Reflections on Events in Afghanistan

The Taliban fighters posing for family photo and relaxing in the Presidential Palace, Kabul, Afghanistan, Aug 15, 2021

1. Collapse of the Afghan Army 

Social media reported that at the Kabul residence of the Afghan National Security Advisor Hamdullah Mohib who post-haste fled to Tajikistan on Saturday with President Ashraf Ghani, three Toyota Landcruiser SUVs were found stacked with American dollar bills. 

Mohib was the shadow king of Afghanistan. He controlled the country’s defence budget. In the coming year, he would have handled over $3 billion, which the US has earmarked as assistance for the Afghan armed forces. The Taliban spoiled his party. 

The mystery of the Afghan armed forces losing the will to fight is actually no mystery at all. The main reason has been the misappropriation of defence budget. In Ghani’s set-up, Mohib, his trusted flunky, controlled the Defence Ministry — not the Defence Minister — and he obviously did well for himself — and probably Ghani too. Time will tell. 

The soldiers seldom received their full pay as officers pocketed the money and that explained the high rate of desertion from enlisted men. Soldiers often flogged their US-supplied weapons in the black market to earn a living. 

Simply put, the army lost the will to fight for a decrepit government that lacked legitimacy, was inept and indifferent to people’s needs and grievances — and a leadership it held in contempt.   

The contrast with the Afghan army built by the Soviets in the early 1980s couldn’t be sharper. Najibullah held out for three years after the Soviet troop withdrawal and stepped down only when Moscow cut off all assistance — even wheat flour to make bread. The army was disciplined, well-trained and politically indoctrinated, and the officer corps trained in the Soviet military academies commanded respect.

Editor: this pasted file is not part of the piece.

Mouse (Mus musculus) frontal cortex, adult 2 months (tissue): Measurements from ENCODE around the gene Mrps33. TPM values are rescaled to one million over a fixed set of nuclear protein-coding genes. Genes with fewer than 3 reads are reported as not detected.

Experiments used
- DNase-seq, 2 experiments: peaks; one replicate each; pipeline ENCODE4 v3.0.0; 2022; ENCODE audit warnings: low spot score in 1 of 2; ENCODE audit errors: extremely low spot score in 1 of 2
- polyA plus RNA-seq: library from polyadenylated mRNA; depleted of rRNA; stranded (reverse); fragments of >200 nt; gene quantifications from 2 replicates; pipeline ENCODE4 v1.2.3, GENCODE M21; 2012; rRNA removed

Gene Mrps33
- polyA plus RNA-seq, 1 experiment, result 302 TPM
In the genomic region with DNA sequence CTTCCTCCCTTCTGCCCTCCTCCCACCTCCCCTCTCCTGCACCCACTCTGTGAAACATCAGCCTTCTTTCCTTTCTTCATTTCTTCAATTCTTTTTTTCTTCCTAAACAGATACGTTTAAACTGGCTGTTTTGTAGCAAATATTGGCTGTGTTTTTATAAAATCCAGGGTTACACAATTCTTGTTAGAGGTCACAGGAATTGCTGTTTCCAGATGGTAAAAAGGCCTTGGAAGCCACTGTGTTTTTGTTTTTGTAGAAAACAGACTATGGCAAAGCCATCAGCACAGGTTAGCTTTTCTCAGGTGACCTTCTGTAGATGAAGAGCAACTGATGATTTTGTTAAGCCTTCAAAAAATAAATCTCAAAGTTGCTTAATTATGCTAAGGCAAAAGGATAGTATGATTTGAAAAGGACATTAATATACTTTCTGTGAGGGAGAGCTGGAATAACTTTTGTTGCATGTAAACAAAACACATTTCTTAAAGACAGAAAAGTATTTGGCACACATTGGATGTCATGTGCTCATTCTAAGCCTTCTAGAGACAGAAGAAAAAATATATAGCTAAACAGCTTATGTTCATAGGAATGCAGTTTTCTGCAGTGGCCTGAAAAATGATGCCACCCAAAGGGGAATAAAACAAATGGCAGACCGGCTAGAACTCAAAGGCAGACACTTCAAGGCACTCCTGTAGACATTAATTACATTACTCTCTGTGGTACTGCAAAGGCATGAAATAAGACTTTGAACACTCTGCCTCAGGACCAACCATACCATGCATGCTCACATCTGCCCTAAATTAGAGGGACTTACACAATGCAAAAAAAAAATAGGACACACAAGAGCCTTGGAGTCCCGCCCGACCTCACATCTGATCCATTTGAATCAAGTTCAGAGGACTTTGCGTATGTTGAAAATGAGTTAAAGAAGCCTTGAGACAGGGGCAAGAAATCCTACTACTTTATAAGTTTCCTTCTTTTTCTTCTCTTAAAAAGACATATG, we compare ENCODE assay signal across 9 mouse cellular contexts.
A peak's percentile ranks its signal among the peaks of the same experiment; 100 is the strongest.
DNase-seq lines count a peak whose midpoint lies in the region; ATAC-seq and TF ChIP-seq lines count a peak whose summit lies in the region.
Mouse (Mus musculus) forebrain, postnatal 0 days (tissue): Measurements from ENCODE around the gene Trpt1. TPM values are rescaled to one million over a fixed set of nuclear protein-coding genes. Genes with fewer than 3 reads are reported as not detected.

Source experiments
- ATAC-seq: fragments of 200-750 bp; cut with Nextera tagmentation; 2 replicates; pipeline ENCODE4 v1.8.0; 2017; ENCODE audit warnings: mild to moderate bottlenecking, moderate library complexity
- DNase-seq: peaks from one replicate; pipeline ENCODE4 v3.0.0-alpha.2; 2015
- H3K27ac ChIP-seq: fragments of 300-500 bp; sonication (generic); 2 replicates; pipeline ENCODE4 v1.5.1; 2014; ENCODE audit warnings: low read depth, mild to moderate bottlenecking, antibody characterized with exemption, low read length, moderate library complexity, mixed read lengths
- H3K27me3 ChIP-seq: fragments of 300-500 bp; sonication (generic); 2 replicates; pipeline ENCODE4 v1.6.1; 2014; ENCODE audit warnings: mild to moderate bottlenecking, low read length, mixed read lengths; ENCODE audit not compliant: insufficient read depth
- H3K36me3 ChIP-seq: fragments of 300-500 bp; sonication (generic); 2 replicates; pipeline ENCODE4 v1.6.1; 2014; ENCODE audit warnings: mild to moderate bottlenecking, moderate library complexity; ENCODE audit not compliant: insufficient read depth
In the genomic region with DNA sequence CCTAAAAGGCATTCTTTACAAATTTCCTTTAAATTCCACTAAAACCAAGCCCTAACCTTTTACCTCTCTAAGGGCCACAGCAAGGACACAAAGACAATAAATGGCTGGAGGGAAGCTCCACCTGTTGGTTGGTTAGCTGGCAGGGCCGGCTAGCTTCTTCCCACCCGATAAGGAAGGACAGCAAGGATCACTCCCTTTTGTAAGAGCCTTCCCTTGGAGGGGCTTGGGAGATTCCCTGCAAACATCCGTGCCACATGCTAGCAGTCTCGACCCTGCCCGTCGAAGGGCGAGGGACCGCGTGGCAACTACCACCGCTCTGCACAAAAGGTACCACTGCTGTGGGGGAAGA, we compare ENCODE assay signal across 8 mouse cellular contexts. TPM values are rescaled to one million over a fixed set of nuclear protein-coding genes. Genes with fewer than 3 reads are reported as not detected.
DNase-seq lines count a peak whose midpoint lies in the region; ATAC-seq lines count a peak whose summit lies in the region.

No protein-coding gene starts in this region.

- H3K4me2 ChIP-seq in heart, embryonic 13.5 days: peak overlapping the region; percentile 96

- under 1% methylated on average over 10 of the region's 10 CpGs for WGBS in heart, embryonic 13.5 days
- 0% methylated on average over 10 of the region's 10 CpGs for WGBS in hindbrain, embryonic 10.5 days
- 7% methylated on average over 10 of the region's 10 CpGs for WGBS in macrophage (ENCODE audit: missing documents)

The Battle of Jalalabad (1989) stands out as its finest hour when Pakistan masterminded a siege on the city to capture it as seat for the Mujahideen provisional government, but failed. 

Over the past twenty years, the US supposedly trained the Afghan army by NATO standards, 300000 strong, but when the battle was joined in May, it began crumbling under Taliban pressure. 

When corruption eats into the vitals of a nation, the state structures decompose and collapse. And when the leadership loses respect of the people, the war is lost. 

At the famous Mehdi Hasan show on MSNBC today, Afghan ambassador to Washington Ms. Adela Raz said that Ghani and his cronies simply emptied the Afghan Treasury and left with the loot. The Afghan finance minister Khalid Payenda’s resignation and escape from Kabul on August 11 falls in perspective! The poor man feared the day of reckoning. He didn’t even say where he was heading. 

India’s policymakers couldn’t have been unaware that a cabal was ruling Afghanistan but deliberately chose to ignore it. This is incomprehensible. India stuck out its neck as recently as last Monday to set the stage for Ghani’s government to project itself to the international audience from the UN Security Council podium. It ignored a formal request from Pakistan to participate in the UN SC discussion so that Ghani’s people had a field day!  

The best hope is that no interest groups existed within the Indian establishment, as happened to the US. The Washington Post has exposed that the Pentagon commanders lied and the ‘forever war’ continued. Evidently, a gravy train was running through Kabul.

Such things happen when the covert agencies of the state stand above law. A nexus formed between Kabul bigwigs like NSA Mohib and decrepit rogue elements within the US military and they thwarted all attempts to end this war. The disconcerting fact is, in India too, a determined lobby advocated the ‘forever war’ against all logic, and Mohib was our man in Kabul, too.